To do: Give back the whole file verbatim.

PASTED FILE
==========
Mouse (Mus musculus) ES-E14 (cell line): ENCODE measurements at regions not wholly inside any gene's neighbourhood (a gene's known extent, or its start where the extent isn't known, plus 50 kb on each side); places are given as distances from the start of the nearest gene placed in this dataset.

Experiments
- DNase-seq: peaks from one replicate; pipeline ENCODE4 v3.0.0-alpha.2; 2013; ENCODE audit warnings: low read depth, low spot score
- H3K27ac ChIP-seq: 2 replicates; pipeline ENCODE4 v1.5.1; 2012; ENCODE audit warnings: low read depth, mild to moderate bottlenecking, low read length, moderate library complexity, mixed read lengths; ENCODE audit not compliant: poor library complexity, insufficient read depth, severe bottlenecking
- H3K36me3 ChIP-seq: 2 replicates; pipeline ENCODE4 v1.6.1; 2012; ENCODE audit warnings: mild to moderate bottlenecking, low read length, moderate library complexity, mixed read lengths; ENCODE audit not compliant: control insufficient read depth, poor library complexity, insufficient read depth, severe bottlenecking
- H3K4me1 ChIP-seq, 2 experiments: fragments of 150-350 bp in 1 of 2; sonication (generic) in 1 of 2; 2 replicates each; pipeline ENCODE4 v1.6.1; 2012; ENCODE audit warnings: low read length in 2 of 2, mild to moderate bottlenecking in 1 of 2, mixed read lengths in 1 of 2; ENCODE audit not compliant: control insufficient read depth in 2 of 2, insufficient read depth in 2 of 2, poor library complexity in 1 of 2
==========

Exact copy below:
Mouse (Mus musculus) ES-E14 (cell line): ENCODE measurements at regions not wholly inside any gene's neighbourhood (a gene's known extent, or its start where the extent isn't known, plus 50 kb on each side); places are given as distances from the start of the nearest gene placed in this dataset.

Experiments
- DNase-seq: peaks from one replicate; pipeline ENCODE4 v3.0.0-alpha.2; 2013; ENCODE audit warnings: low read depth, low spot score
- H3K27ac ChIP-seq: 2 replicates; pipeline ENCODE4 v1.5.1; 2012; ENCODE audit warnings: low read depth, mild to moderate bottlenecking, low read length, moderate library complexity, mixed read lengths; ENCODE audit not compliant: poor library complexity, insufficient read depth, severe bottlenecking
- H3K36me3 ChIP-seq: 2 replicates; pipeline ENCODE4 v1.6.1; 2012; ENCODE audit warnings: mild to moderate bottlenecking, low read length, moderate library complexity, mixed read lengths; ENCODE audit not compliant: control insufficient read depth, poor library complexity, insufficient read depth, severe bottlenecking
- H3K4me1 ChIP-seq, 2 experiments: fragments of 150-350 bp in 1 of 2; sonication (generic) in 1 of 2; 2 replicates each; pipeline ENCODE4 v1.6.1; 2012; ENCODE audit warnings: low read length in 2 of 2, mild to moderate bottlenecking in 1 of 2, mixed read lengths in 1 of 2; ENCODE audit not compliant: control insufficient read depth in 2 of 2, insufficient read depth in 2 of 2, poor library complexity in 1 of 2